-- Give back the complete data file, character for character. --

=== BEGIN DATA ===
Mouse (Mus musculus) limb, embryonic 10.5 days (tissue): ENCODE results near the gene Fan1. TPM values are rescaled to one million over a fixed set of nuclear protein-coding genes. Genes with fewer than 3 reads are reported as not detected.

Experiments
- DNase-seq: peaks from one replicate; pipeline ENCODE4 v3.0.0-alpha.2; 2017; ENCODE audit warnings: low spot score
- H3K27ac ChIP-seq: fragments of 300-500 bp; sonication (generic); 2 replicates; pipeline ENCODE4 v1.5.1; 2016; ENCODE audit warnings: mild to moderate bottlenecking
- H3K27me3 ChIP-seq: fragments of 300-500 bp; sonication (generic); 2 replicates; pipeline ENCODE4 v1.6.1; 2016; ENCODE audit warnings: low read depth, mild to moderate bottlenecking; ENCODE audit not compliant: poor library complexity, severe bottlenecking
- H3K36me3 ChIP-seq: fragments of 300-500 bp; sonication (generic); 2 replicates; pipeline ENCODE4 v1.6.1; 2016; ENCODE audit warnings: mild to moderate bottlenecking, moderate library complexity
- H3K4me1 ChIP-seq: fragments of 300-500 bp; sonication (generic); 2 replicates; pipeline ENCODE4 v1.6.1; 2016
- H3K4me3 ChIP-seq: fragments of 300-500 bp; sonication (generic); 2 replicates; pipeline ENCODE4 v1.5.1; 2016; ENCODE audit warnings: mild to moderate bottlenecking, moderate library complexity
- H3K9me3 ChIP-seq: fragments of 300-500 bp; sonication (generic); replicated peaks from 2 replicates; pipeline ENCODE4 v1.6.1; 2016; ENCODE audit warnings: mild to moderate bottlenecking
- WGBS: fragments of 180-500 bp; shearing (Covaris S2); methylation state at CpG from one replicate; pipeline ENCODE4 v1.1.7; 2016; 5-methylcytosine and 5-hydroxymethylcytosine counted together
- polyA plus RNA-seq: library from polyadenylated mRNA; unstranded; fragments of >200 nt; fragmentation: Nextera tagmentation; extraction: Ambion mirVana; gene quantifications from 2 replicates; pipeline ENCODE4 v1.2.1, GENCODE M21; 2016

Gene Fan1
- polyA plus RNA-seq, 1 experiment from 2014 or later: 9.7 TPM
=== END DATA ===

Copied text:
Mouse (Mus musculus) limb, embryonic 10.5 days (tissue): ENCODE results near the gene Fan1. TPM values are rescaled to one million over a fixed set of nuclear protein-coding genes. Genes with fewer than 3 reads are reported as not detected.

Experiments
- DNase-seq: peaks from one replicate; pipeline ENCODE4 v3.0.0-alpha.2; 2017; ENCODE audit warnings: low spot score
- H3K27ac ChIP-seq: fragments of 300-500 bp; sonication (generic); 2 replicates; pipeline ENCODE4 v1.5.1; 2016; ENCODE audit warnings: mild to moderate bottlenecking
- H3K27me3 ChIP-seq: fragments of 300-500 bp; sonication (generic); 2 replicates; pipeline ENCODE4 v1.6.1; 2016; ENCODE audit warnings: low read depth, mild to moderate bottlenecking; ENCODE audit not compliant: poor library complexity, severe bottlenecking
- H3K36me3 ChIP-seq: fragments of 300-500 bp; sonication (generic); 2 replicates; pipeline ENCODE4 v1.6.1; 2016; ENCODE audit warnings: mild to moderate bottlenecking, moderate library complexity
- H3K4me1 ChIP-seq: fragments of 300-500 bp; sonication (generic); 2 replicates; pipeline ENCODE4 v1.6.1; 2016
- H3K4me3 ChIP-seq: fragments of 300-500 bp; sonication (generic); 2 replicates; pipeline ENCODE4 v1.5.1; 2016; ENCODE audit warnings: mild to moderate bottlenecking, moderate library complexity
- H3K9me3 ChIP-seq: fragments of 300-500 bp; sonication (generic); replicated peaks from 2 replicates; pipeline ENCODE4 v1.6.1; 2016; ENCODE audit warnings: mild to moderate bottlenecking
- WGBS: fragments of 180-500 bp; shearing (Covaris S2); methylation state at CpG from one replicate; pipeline ENCODE4 v1.1.7; 2016; 5-methylcytosine and 5-hydroxymethylcytosine counted together
- polyA plus RNA-seq: library from polyadenylated mRNA; unstranded; fragments of >200 nt; fragmentation: Nextera tagmentation; extraction: Ambion mirVana; gene quantifications from 2 replicates; pipeline ENCODE4 v1.2.1, GENCODE M21; 2016

Gene Fan1
- polyA plus RNA-seq, 1 experiment from 2014 or later: 9.7 TPM